Either way I went through the entire thing, corrected the errors, and added a few bits and pieces for good measure. Thanks for pointing it out.

Michael Albertsen
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No, I don't think you should stop bitching about mechanics regression if you think it's a big problem with the game, of course not.

Personally, I don't think it's a positive development - but I recognised with Bioshock that Ken Levine is not about evolving the Shock formula in the way I would do it, personally - because I'm even more of a mechanics person than you are.

So, I bitched and bitched about Bioshock and the way it's completely inferior to System Shock and System Shock 2 in terms of mechanics.

But then I sort of realised that their goal is different - and they're not going for the same kind of gameplay that I usually focus on. So, obviously, I could bitch about that - but I honestly don't think it's a worthwhile effort to point out something I fully expect the developers have deliberately omitted.

There's a reason the game is 95 on Metacritic and it's not just being overrated and overhyped.

No, it's because the team is talented and passionate about their work - and they're obviously focused on the story, exploration, characters, and the core shooting experience.

Does that mean the game couldn't please us "core" gamers more with better mechanics? No, of course not. Does it mean we can't bitch about it? Of course not.

But I guess I'm just a lot more impressed with what the game has accomplished - and I've personally accepted that they're not interested in mechanics and complex gameplay. I'd love if they were - but they're not.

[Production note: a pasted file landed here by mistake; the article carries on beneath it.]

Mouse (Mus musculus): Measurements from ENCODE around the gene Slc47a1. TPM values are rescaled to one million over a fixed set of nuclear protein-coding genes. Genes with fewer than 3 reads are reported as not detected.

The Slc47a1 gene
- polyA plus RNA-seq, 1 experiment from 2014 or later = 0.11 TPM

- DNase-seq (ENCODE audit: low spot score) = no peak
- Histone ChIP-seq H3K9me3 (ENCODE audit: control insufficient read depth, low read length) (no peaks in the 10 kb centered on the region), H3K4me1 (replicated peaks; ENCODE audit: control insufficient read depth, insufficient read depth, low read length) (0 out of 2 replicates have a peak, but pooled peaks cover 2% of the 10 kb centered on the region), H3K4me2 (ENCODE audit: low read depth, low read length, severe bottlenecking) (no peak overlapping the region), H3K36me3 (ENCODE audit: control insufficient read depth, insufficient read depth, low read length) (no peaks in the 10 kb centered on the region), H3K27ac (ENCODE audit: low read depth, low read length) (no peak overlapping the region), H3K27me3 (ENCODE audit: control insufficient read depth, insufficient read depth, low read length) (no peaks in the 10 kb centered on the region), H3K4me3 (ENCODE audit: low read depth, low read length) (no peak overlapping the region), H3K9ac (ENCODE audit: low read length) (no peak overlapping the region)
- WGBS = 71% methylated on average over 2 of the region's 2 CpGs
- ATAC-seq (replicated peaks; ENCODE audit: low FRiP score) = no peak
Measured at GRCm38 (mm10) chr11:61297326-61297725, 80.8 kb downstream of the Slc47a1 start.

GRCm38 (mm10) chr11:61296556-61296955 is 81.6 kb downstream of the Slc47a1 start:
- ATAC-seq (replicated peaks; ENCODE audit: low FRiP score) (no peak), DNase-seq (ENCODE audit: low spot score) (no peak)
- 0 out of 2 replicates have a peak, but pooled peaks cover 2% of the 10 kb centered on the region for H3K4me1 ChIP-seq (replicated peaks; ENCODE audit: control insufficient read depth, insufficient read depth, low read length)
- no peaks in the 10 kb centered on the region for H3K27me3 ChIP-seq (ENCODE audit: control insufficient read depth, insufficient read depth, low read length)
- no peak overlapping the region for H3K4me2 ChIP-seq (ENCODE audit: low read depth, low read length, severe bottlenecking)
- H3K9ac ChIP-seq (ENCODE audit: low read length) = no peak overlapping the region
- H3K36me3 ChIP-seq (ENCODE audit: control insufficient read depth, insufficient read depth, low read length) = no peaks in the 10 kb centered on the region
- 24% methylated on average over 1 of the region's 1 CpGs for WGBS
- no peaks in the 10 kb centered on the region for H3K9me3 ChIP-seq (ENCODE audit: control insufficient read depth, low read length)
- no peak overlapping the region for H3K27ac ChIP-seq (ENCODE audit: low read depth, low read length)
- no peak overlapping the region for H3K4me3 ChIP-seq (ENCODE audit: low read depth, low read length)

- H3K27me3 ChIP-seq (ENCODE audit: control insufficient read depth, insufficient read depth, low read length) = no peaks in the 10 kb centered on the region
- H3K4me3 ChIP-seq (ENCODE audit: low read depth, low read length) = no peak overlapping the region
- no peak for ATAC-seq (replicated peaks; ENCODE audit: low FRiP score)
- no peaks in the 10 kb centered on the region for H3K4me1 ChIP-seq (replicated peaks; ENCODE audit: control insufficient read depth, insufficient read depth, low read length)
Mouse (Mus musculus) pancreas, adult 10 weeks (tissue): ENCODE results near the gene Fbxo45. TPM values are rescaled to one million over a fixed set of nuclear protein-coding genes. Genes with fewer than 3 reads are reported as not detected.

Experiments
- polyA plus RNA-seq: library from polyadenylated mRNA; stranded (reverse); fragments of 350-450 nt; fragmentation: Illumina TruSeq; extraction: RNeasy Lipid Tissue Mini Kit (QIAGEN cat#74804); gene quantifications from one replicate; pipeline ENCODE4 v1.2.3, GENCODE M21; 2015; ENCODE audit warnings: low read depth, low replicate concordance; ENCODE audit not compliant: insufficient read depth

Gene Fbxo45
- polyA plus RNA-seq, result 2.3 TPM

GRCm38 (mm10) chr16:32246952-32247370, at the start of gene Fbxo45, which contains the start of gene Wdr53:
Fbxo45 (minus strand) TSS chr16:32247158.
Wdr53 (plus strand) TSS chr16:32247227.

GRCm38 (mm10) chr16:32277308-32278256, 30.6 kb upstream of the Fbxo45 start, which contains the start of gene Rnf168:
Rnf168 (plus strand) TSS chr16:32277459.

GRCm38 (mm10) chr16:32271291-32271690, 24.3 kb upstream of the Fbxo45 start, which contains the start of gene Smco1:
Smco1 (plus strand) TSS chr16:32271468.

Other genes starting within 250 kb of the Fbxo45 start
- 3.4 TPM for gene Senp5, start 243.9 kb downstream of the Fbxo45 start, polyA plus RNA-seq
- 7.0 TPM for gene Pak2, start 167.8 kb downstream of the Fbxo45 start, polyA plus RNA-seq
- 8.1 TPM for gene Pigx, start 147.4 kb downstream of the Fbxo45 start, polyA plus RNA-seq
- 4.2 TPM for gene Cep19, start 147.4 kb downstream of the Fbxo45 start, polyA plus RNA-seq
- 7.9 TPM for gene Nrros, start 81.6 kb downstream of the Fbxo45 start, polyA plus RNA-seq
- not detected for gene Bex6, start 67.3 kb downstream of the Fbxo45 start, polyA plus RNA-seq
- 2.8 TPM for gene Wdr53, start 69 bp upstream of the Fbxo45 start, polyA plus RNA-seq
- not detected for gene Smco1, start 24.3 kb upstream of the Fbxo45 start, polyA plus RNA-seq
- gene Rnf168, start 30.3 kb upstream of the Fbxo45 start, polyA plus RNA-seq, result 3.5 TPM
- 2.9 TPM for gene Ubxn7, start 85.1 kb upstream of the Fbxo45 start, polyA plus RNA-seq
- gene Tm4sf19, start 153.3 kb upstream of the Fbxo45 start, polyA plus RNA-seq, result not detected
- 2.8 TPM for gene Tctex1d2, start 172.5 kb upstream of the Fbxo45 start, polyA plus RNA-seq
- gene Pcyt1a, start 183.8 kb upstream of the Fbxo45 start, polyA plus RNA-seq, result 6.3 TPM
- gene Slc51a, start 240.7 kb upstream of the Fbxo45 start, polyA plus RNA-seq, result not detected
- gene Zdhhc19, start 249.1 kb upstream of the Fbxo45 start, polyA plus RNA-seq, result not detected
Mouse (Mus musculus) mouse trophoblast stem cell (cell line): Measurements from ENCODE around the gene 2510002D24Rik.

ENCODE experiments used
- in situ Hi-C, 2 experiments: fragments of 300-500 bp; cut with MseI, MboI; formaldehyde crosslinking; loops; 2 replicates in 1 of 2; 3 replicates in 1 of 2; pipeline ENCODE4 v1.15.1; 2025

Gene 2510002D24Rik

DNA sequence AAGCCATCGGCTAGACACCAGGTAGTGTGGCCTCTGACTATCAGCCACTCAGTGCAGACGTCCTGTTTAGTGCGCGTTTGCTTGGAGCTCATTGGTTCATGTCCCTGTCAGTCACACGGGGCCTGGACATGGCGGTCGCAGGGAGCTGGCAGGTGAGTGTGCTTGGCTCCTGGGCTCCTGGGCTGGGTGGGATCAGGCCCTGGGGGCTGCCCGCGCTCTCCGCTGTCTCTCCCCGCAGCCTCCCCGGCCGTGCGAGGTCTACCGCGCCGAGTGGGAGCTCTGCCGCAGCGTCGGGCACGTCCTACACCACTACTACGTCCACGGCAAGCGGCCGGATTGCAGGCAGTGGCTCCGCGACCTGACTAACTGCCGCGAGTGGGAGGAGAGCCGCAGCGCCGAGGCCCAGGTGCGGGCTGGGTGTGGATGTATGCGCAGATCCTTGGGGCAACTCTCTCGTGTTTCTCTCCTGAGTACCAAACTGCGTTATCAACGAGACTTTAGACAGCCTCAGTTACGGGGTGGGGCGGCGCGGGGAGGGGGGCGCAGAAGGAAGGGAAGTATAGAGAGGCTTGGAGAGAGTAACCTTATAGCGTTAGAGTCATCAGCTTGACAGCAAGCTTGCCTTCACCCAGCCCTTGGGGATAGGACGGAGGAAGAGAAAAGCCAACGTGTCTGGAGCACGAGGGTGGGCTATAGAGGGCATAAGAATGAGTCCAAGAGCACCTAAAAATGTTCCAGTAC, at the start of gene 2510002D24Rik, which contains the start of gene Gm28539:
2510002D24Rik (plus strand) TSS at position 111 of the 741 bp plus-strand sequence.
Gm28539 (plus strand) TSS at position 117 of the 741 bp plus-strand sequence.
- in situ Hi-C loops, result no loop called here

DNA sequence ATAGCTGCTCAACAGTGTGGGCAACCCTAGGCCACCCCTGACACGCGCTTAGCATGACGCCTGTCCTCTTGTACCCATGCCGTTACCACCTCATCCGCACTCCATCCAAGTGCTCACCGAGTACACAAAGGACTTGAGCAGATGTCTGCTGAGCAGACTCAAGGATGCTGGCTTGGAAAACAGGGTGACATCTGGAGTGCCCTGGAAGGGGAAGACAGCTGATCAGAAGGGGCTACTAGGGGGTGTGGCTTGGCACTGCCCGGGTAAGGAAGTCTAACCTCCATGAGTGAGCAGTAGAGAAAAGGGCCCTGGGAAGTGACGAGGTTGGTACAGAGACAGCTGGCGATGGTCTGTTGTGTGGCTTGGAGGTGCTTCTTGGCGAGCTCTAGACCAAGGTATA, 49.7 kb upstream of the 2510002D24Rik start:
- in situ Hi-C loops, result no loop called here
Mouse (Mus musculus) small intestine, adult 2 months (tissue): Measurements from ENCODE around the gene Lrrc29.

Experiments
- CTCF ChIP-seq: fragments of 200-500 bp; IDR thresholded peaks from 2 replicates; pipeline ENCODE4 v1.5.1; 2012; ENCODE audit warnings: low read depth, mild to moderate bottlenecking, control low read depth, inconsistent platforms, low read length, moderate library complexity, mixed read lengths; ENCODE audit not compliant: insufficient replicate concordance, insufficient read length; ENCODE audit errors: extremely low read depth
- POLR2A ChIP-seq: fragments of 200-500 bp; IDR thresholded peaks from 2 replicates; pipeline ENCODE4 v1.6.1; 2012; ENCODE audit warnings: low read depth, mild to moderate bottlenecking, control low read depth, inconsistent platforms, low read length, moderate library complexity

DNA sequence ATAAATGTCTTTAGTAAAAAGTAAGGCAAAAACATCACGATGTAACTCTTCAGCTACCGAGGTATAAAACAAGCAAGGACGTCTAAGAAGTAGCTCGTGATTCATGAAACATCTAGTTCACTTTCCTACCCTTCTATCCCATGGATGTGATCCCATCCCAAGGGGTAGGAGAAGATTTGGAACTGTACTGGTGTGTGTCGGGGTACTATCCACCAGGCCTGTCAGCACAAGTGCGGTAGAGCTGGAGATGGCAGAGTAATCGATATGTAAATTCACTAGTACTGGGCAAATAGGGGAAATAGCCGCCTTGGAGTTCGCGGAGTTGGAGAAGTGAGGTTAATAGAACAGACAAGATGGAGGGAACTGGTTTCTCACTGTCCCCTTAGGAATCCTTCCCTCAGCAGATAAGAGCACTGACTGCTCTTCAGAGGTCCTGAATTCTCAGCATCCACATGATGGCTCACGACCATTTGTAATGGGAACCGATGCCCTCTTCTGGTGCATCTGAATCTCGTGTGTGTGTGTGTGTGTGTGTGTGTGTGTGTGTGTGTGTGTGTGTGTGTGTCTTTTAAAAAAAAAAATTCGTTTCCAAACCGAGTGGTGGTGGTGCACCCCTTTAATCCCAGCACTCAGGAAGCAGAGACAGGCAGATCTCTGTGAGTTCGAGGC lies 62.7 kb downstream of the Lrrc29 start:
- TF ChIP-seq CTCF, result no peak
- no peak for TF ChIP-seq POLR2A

Bioshock made that clear - so yeah, I would have thought people who've played System Shock 2 would understand what they're about. In fact, where were you guys back in 2007 when I was bitching and everyone else seemed to praise the game to high heaven. Bioshock had a fantastic premise and a fantastic atmosphere - but they failed to follow up on the premse and the story ended up weak and irrational (no pun intended). The ending was a joke and the core shooter gameplay was rather weak and clumsy.

Infinite is MUCH better overall in terms of what they're trying to do.

But what you spend your time bitching about is none of my business. I'm just giving my opinion on a public blog - and nothing more.

Amir Barak
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so now you're bitching about Eric's bitching and your own previous bitching?